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Family farmers call for tougher CAFO regulations in Farm Bill; The Midwest and Northeast brace for record high temperature in heatwave; Financial-justice advocates criticize crypto regulation bill; Ohio advocates: New rules strengthen protections for sexual-assault victims.

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The RNC kicks off its election integrity effort, Democrats sound a warning bell about conservatives' Project 2025, and Republicans suggest funding cuts to jurisdictions with legal cases against Trump.

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Groups: EPA, Others Need to Step Up Oversight of Chemical Plants

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Friday, February 17, 2023   

Environmental groups in Illinois are pushing state and federal officials to tighten regulations on businesses that use toxic substances after a fire and explosion last month in north-central Illinois.

A Jan. 11 fire and explosion at a chemical company in La Salle spewed a cloud of toxic particles across the area. The city of 10,000 was covered with pink dust that contained sulfuric acid, lead and mercury.

Hannah Lee Flath, communications coordinator for the Sierra Club Illinois chapter, said it was clear the federal Environmental Protection Agency and its Illinois counterpart did not properly enforce existing regulations - and that local officials didn't have an adequate disaster plan.

"Wind and weather can carry ash and smoke widely, and so folks closest to the plant are certainly more impacted immediately," she said. "But we saw that pink material was landing on the Illinois River, and so it's very clear that it did travel."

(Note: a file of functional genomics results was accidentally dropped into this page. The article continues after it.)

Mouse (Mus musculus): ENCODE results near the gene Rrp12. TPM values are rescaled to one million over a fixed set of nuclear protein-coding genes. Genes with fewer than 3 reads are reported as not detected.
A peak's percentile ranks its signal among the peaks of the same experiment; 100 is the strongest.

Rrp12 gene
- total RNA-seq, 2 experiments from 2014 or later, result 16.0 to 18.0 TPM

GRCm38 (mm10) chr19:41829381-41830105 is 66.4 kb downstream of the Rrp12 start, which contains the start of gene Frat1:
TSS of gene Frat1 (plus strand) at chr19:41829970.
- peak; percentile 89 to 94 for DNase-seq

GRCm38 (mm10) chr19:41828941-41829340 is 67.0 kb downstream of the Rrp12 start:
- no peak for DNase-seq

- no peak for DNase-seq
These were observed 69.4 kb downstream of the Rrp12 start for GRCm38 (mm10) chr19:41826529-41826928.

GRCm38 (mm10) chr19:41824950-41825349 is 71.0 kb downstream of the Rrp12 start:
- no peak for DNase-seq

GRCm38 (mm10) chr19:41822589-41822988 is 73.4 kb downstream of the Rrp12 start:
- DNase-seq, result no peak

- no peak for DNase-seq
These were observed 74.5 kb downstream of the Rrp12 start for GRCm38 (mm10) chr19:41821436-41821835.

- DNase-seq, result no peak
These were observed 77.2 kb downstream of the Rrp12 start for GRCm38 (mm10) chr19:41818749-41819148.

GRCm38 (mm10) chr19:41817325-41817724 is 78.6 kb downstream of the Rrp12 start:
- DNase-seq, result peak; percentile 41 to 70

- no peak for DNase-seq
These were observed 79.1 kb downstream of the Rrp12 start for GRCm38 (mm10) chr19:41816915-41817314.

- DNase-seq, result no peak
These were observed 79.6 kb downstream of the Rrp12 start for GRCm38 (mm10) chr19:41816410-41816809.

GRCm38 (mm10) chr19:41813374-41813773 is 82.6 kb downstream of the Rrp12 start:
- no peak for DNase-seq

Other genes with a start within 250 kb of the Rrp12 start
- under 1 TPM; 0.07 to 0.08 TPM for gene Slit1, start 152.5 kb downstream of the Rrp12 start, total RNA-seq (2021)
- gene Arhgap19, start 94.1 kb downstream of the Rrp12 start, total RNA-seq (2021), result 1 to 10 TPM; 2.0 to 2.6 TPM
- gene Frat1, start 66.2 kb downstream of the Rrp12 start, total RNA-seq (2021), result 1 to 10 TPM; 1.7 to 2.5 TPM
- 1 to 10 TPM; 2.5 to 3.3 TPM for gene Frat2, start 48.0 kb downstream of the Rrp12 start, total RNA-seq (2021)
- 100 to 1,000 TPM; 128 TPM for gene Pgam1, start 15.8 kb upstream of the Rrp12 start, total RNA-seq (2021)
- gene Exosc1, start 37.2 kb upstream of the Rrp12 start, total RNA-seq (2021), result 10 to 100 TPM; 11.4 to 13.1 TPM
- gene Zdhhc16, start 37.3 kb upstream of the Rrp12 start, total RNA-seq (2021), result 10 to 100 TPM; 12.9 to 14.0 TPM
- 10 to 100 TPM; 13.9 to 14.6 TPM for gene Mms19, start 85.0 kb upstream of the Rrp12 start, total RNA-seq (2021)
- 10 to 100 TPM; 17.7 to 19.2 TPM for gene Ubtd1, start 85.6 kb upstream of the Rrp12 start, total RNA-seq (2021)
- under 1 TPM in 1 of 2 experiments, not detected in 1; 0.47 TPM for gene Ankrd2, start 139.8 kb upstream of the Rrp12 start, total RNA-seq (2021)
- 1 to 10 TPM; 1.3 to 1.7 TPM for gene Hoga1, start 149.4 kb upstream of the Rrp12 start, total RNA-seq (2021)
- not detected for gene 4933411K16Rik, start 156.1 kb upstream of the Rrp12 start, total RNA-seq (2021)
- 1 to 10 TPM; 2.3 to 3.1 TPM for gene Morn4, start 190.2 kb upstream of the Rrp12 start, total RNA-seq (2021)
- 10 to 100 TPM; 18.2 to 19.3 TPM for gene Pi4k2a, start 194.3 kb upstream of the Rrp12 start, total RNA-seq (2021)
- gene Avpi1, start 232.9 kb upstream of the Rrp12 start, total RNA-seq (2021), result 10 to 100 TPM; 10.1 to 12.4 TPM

Flath said she sees eerie similarities between the La Salle disaster and a recent incident in East Palestine, Ohio, where 20 derailed tanker cars burned and spread vinyl chloride and other toxins across the area.

The EPA and Carus Chemical Co. did not respond by deadline to a request for comment.

Flath said what happened in Illinois and Ohio are not isolated events, and both communities face long-term dangers from the toxic substances. Studies show that a chemical disaster occurs, on average, every three days in the United States, and often in less-than-affluent neighborhoods.

"These types of facilities are more frequently located in Black and Brown communities, lower-income communities that are already overburdened," she said. "Oftentimes, these types of plants are in locations that are already struggling because of other environmental issues and pollution."

Flath added that the Sierra Club and other environmental groups are working with the EPA and other agencies to develop proactive plans to protect communities, before and during chemical leaks.

"We're partnering with environmental-justice organizations and other groups who work on toxics issues," she said, "to urge the EPA and the Biden administration to make sure preventive measures are taken, to try to ensure these disasters don't happen in the first place."

Disclosure: Sierra Club contributes to our fund for reporting on Climate Change/Air Quality, Energy Policy, Environment, Environmental Justice. If you would like to help support news in the public interest, click here.


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